+ Easy to use interface.

+ Has classic vocoding.

+ Full range of effect.

+ Comes with clear controls and a classic look.

Why We Liked It - The Korg microKorg 37-Key Analog Modeling Synthesizer has a powerful synth packed into a small but attractive unit. It’s a complete package for both audio professionals and music enthusiasts.

9. Korg MS20 Mini Monophonic Analog Synthesizer


This is just another reason why Korg is one of the best synth makers in the world. The Korg MS20 Mini Monophonic Analog Synthesizer has all the features of the legendary MS-20 released back in the 1970s but in a compact size.


+ A true analog mono synthesizer which means great quality sound.

+ Comes with MIDI in and USB connector.

+ Great price for the quality.

Why We Liked It -
The Korg MS20 Mini Monophonic Analog Synthesizer is a very inexpensive synthesizer that has all the qualities of the more expensive vintage synthesizers.

10. Roland GAIA SH-01 Synthesizer


This synth combines high-performance with vintage charm. Massive sound, hands-on easy to use interface, all at an affordable price.


+ Has three virtual analog engines onboard for incredible sound.

+ 64-voice polyphony means no drop out notes.

+ +Battery-powered and can be used anywhere.

Why We Liked It - If you're a beginner and looking for a great quality synth to add a more flavor to your music, the Roland GAIA SH-01 Synthesizer has what you need.

Synthesizer Buyer's Guide

Top Pick


Out of all the many great sounding synths, the Korg Volca Keys Analog Synthesizer is hands down the best. It's easy to use and has one knob per function and three true analog tones. You can get quantized free flowing loops from the 16 step sequencer. If you have other Volca instruments, you can sync them with this synthesizer. It's portable, and you can play it anywhere thanks to the built-in speakers. There's even a battery option if you want to go wireless.

Why is it our top pick? The sound is truly versatile. It's a leading synthesizer designed for professional use. Despite being a truly professional synth, anyone can play it. There's a MIDI in for note entry, sync, and control from the DAW. If you want an analog synth, this one is the best for you. It's small, but with correct use, you can produce some amazing sounds.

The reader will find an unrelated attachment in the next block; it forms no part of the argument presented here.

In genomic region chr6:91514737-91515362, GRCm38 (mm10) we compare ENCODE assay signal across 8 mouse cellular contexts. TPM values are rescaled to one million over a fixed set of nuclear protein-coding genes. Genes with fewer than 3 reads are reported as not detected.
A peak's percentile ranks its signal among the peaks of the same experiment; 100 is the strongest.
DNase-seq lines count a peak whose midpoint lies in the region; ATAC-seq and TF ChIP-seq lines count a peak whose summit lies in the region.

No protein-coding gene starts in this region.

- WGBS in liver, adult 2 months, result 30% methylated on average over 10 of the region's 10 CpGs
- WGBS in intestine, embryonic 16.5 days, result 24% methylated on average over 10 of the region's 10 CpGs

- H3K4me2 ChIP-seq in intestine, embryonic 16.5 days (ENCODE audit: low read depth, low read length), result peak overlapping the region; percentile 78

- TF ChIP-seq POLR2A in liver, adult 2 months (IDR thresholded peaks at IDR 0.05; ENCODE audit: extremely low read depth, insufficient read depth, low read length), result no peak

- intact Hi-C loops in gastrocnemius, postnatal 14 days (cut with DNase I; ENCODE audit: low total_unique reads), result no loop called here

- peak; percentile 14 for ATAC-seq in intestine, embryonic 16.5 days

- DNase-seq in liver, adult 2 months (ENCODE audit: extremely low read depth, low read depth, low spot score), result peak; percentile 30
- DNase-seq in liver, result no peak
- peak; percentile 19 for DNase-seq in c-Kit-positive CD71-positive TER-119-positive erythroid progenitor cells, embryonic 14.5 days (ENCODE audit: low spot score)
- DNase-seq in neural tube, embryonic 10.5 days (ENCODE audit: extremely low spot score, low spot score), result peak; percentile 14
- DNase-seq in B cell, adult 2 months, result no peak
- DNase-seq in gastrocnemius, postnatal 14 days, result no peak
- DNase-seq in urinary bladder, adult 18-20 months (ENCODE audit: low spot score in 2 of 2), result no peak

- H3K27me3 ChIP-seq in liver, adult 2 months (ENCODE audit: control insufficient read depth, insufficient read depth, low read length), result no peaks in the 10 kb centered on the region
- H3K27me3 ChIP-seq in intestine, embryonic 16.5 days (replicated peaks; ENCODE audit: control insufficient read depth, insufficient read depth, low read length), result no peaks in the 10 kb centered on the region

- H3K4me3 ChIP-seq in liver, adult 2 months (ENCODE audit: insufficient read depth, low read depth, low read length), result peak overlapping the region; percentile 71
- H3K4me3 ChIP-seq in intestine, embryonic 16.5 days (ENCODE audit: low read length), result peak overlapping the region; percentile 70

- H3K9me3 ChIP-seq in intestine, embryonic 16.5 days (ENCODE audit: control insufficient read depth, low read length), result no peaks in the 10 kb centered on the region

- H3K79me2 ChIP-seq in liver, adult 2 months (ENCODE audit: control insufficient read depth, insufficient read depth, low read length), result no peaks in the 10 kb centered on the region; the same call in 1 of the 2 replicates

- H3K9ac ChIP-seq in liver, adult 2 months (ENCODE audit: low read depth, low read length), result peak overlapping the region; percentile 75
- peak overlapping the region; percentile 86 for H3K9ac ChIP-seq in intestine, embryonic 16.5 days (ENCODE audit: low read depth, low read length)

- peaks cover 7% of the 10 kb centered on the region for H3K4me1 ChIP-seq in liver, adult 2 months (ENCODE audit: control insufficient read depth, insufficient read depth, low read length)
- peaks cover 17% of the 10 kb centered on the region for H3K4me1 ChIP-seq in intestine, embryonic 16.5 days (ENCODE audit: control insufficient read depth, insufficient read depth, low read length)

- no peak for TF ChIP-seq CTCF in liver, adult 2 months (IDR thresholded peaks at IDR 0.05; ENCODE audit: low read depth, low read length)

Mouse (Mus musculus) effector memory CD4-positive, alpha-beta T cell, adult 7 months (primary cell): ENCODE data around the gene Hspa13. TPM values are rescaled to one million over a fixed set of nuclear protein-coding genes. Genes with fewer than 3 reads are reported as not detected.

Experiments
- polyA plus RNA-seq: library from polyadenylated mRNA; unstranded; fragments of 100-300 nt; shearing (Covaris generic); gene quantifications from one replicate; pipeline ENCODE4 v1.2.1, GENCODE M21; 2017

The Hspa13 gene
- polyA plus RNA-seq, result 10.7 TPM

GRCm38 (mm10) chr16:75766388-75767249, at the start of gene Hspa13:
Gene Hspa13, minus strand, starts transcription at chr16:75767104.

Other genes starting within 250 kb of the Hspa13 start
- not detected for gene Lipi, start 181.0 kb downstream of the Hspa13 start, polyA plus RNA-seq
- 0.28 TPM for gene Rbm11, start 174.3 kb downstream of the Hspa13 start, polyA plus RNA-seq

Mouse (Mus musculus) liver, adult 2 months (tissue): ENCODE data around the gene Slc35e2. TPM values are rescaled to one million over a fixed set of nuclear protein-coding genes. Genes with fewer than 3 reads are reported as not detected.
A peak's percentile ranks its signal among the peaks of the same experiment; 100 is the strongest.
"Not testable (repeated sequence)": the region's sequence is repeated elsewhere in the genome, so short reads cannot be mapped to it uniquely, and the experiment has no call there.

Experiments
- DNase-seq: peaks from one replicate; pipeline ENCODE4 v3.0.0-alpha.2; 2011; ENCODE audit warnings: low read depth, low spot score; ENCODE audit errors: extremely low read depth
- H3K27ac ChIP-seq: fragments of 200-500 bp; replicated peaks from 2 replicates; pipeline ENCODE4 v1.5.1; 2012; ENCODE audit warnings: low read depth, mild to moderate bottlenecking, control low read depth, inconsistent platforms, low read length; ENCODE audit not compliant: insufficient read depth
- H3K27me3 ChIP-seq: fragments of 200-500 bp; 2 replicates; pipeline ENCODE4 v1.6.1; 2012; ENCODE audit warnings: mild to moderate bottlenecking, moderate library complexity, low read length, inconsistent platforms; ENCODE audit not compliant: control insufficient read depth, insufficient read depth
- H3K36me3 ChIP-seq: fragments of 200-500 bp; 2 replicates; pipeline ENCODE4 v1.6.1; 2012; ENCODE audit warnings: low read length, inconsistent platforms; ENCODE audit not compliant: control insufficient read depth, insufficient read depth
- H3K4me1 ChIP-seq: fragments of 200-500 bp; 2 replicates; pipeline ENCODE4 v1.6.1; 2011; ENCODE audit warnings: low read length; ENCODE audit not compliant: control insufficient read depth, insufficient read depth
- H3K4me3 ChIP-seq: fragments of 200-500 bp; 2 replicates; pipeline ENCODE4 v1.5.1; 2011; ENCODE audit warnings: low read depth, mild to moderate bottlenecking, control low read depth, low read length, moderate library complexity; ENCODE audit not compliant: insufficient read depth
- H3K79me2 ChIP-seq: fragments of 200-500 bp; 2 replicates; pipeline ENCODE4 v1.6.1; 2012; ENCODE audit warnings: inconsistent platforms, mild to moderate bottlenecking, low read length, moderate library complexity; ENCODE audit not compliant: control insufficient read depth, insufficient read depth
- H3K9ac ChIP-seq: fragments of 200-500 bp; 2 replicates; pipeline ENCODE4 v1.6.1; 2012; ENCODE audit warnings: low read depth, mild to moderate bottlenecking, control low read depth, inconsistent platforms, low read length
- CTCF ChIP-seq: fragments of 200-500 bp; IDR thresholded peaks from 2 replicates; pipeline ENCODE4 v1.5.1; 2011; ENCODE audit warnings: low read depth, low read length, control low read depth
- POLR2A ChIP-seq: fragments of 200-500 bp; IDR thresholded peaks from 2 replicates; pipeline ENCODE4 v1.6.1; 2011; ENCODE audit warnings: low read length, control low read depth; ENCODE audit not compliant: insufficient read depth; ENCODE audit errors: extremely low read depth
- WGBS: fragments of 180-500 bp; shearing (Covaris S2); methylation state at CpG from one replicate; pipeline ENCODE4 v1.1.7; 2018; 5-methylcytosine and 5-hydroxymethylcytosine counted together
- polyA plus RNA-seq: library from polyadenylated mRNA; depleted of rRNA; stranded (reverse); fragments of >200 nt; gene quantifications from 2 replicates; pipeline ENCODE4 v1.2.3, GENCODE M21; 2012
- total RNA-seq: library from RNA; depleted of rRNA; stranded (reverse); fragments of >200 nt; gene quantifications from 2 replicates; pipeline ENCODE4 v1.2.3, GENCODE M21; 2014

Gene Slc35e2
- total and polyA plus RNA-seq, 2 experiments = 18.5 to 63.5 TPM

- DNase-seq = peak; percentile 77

Premium Quality


The Korg MS20 Mini Semi-Modular Analog Synthesizer is packed with power, control, and versatility. You can't go wrong with a Korg synth – this company makes some of the best in the synth world. If distortion is your thing, the high pass/low pass filters along with the distinctive distortions will win you over in a flash. It's compatible with computers from its USB MIDI and five pin MIDI ports.

It has been around for decades and has seen various improvements. On the outside, it looks like the same old synth from 1978 but start playing it, and the sound improvements become obvious. It's safe to say that this synthesizer has a vintage vibe to it. Be prepared to shell out a bit more cash for this vintage classic. It costs a lot more than your average analog synths but in return, you get some fat sounds that have a cool '70s vibe.

Great Value


This pocket synthesizer from Korg is one of the best values around. The Monotron Duo Dual Oscillator Analog Pocket Synthesizer has VCO1 and VCO2 with Pitch Control and even a peak control. The biggest advantage is that it's super portable and you can go analog wherever you like. It's batteries powered and will literally fit in your palm but this doesn't mean small power. It has the same scale function as the Kaossilator. The four scales are chromatic, major, minor, and off.

It's super cheap and which makes it the best choice if you're on a budget but don't want to sacrifice quality. If you're a mobile musician, you'd be hard-pressed to do better than this. You have precise pitches similar to that of a digital piano. Much like the other synths in this article, it's incredibly easy to use so anyone can master it in no time. You'll be pleasantly surprised to see so many sound variations from this little synth.


What is a Synthesizer?